Health Studies
Tai Chi May Slow Bone-Density Loss in Postmenopausal Women
In a study by Dr. Ling Qin  of Chinese University of Hong Kong - Tai Chi has shown positive results in slowing bone-density loss in postmenopausal women. The study has shown no harm done by repeated physical activity- and a significant slowing of bone density loss compared to control patients. This was the first study of its kind- and although more study needs to be done- these results show great promise.
To evaluate the potential benefits of regular Tai Chi Chuan exercise on the weight-bearing bones of postmenopausal women.
Case-control study.
University medical school in Hong Kong.
Postmenopausal women (age range, 50-59y), including 17 self-selected regular Tai Chi Chuan exercisers (TCE) with over 4 years of regular exercise, and 17 age- and gender-matched nonexercising controls (CON).
Main Outcome Measures:
Bone mineral density (BMD) in the lumbar spine and proximal femur was measured at baseline and at follow-up 12 months later by using dual-energy x-ray absorptiometry (DXA) and in the distal tibia using multislice peripheral quantitative computed tomography (pQCT).
Baseline results showed that the TCE group had significantly higher BMD (10.1%-14.8%, all P<.05) than the CON group in the lumbar spine, proximal femur, and the ultradistal tibia.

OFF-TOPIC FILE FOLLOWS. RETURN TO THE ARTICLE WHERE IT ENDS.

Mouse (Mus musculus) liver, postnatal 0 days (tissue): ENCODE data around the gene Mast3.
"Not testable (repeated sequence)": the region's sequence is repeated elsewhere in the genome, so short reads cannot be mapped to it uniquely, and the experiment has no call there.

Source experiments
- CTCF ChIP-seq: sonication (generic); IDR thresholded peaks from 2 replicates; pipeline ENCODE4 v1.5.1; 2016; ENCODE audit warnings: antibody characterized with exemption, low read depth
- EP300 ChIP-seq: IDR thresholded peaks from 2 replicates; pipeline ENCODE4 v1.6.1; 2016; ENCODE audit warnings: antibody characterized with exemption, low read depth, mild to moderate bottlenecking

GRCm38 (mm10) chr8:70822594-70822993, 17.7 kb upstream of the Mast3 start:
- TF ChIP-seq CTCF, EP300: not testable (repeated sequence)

The follow-up measurements showed generalized bone loss in both groups. 

Although both DXA and pQCT measurements revealed decelerated rates of bone loss in the TCE group, only the more sensitive pQCT showed significantly reduced rate of bone loss in trabecular BMD of the ultradistal tibia (TCE vs CON: -1.10%+/-1.26% vs -2.18%+/-1.60%, P<.05) and of cortical BMD of the distal tibial diaphysis (TCE vs CON: -0.90%+/-1.36% vs -1.86%+/-0.93%, P<.05).
This is the first case-control study to show that regular Tai Chi Chuan exercise may help retard bone loss in the weight-bearing bones of postmenopausal women.
Qin, Ling, et al. “Regular Tai Chi Chuan Exercise May Retard Bone Loss in Postmenopausal Women: A Case-Control Study.” Archives of Physical Medicine and Rehabilitation, U.S. National Library of Medicine, Oct. 2002,
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